Special Counsel Robert Mueller’s first public statement about his investigation into President Donald Trump added no new information and simply reinforced what we already knew, which begs the question: Why did he hold a press conference?
It seems that Mueller may have been just as interested in sowing discord as the Russians he was investigating.
Regarding obstruction—adding to the murky language of his report with the murky language of his presser, he acted as a partisan, rather than a prosecutor. At this point, it’s incredibly difficult to see Mueller’s press conference as anything other than an orchestrated sham, crafted to provide fodder to Democrats who want to impeach the president.
While Mueller said his team chose not to “make a determination as to whether the president did commit a crime” and reiterated that their decision was based on long-standing Department of Justice policy that prevents a sitting president from being charged with a crime, he still said that “if we had had confidence that the president clearly did not commit a crime, we would have said so.”
Clearly, he understands this runs contrary to his role as a prosecutor.
Yet, in his report and in his public statement, he intentionally left a cloud of suspicion (one he created himself) hanging over the president of the United States, despite the fact that the president was not charged with a crime—a clear violation of his supposed commitment to not comment “on the guilt or innocence of any specific defendant,” a privilege he afforded to the Russians he charged, but not Trump.
Sean Davis, co-founder of The Federalist, noted Mueller’s rank hypocrisy, stating, “According to Mueller and his team, charged Russians are presumed innocent. An American president, however, is presumed guilty unless and until Mueller’s team determines he is innocent.”
He continued, “Such a standard is an obscene abomination against the rule of law, one that would never be committed by independent attorneys who place a fidelity to their oaths and impartial enforcement of the law ahead of their political motivations.”
The Mueller investigation has ended the same way the investigation of the Trump campaign began—with biased, partisan officials abusing their power and attempting to tilt an investigation and public opinion against a duly elected president. In both the report and his press conference, he had the opportunity to provide clarity, but wasted those opportunities by discarding any pretense of objectivity in what—by all accounts—now looks like a political hit job.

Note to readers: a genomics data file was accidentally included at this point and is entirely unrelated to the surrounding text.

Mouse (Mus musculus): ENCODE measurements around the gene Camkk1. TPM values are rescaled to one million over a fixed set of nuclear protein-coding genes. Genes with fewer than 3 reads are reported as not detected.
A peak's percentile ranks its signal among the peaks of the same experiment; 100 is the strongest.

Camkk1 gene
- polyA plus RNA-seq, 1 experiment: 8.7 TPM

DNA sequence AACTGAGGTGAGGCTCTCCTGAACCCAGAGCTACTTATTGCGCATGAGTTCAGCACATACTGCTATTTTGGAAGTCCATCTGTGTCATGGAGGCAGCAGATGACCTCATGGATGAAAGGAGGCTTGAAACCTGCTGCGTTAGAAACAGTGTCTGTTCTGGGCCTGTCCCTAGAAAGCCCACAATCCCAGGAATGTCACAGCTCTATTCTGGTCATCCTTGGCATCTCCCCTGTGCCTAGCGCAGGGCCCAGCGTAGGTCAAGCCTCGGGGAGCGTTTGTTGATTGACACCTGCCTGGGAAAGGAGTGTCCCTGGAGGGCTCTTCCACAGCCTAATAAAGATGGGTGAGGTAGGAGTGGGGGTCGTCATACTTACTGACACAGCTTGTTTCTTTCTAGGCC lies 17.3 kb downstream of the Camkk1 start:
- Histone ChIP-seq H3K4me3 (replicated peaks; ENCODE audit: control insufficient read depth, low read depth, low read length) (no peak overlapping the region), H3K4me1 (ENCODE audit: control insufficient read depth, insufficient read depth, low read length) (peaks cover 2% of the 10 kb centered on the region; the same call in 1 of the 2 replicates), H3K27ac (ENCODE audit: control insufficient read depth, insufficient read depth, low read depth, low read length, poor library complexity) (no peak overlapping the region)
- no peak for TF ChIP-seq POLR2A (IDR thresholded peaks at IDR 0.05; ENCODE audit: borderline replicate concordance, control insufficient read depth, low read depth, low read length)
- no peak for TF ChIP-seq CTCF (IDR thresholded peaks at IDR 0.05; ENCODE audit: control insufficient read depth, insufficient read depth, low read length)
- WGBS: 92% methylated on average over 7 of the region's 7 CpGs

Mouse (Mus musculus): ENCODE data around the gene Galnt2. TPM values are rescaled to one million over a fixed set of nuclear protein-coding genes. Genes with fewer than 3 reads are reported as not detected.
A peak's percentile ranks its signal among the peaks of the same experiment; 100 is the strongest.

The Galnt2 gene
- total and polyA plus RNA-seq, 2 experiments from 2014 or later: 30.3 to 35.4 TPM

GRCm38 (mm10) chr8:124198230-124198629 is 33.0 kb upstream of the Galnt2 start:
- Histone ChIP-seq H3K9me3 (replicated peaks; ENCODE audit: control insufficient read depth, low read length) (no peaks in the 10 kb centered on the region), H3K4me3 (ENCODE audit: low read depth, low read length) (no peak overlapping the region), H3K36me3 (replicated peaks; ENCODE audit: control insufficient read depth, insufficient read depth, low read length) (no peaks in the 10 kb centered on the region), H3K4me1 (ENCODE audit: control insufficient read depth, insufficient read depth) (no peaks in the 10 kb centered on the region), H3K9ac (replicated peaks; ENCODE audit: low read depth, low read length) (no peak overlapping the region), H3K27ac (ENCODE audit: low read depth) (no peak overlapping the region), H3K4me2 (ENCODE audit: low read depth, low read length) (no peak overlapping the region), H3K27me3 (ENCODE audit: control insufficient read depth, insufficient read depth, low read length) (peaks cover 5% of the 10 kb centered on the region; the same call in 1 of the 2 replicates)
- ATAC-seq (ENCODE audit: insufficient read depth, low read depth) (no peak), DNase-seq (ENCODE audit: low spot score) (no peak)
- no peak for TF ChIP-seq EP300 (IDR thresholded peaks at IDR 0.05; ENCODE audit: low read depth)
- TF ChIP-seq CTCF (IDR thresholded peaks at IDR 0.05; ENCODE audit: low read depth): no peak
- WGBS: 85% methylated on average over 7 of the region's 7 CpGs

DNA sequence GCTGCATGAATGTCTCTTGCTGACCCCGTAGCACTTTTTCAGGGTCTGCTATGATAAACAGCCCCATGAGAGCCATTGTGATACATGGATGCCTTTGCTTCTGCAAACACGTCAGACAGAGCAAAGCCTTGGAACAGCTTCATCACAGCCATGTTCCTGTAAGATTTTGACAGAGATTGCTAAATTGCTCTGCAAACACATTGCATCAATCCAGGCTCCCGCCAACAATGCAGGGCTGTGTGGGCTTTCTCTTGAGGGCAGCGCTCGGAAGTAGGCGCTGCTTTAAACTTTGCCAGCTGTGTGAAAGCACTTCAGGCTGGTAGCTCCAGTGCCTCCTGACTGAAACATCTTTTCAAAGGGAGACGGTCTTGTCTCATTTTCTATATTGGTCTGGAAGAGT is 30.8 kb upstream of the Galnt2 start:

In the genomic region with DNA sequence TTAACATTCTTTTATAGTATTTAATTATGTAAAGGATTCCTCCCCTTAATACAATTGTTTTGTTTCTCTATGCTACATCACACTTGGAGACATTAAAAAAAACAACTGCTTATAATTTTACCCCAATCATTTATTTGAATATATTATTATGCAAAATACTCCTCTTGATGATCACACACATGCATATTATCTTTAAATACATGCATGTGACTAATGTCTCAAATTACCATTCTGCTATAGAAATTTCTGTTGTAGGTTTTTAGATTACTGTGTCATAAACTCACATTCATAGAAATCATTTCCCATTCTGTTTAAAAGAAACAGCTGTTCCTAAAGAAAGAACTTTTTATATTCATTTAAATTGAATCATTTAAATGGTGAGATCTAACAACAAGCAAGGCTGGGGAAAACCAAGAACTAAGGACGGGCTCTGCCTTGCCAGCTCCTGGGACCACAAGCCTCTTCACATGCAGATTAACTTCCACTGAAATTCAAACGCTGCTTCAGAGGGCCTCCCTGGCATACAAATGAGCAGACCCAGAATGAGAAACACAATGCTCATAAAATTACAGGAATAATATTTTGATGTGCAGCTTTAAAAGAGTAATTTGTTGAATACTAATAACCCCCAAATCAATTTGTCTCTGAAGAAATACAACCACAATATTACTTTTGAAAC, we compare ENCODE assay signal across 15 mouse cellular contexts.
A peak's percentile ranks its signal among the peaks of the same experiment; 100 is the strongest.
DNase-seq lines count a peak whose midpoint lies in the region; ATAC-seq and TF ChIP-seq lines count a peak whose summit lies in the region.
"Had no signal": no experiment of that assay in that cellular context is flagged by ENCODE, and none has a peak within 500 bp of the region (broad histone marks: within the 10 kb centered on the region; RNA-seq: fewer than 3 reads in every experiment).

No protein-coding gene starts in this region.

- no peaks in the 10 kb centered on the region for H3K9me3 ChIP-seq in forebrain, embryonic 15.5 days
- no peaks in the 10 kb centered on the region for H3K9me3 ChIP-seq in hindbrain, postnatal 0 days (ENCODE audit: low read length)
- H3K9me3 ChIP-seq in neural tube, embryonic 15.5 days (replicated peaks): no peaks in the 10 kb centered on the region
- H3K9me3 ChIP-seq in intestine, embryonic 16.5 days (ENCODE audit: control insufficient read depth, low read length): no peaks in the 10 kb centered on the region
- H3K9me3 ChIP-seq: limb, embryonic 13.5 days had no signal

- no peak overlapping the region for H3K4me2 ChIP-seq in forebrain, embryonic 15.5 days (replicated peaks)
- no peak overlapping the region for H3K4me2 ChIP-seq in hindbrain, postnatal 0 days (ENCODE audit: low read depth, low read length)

Dr. Kelli Ward, chairwoman of the Arizona Republican Party, issued a press release following Mueller’s statement, saying, “Desperate Democrats are in a frenzy to impeach President Trump for a crime that doesn’t exist when, instead, they should be issuing a public apology for wasting millions of taxpayer dollars, hurling spurious accusations at the President and his family, and leading the American people on a wild goose chase that confirmed what we knew all along: There was no collusion.”
Mueller’s presser reiterated as much: no collusion. However, his insinuation that there might-have-but-probably-not-but-could’ve been obstruction did a disservice to the country and to his investigation.
Across the country, as many people are ready for Congress to move on and start working for the U.S. people, Mueller’s press conference shows that the president’s enemies still have an ax to grind.
The ending to this investigation was a sad, final slap in the face from a group of officials who desperately wanted to hang a crime on Trump, but despite a two-year investigation that cost more than $30 million, managed to come up short.
And now, even after all this, their lord-and-savior Mueller is the one who resigned and Trump will still be their president.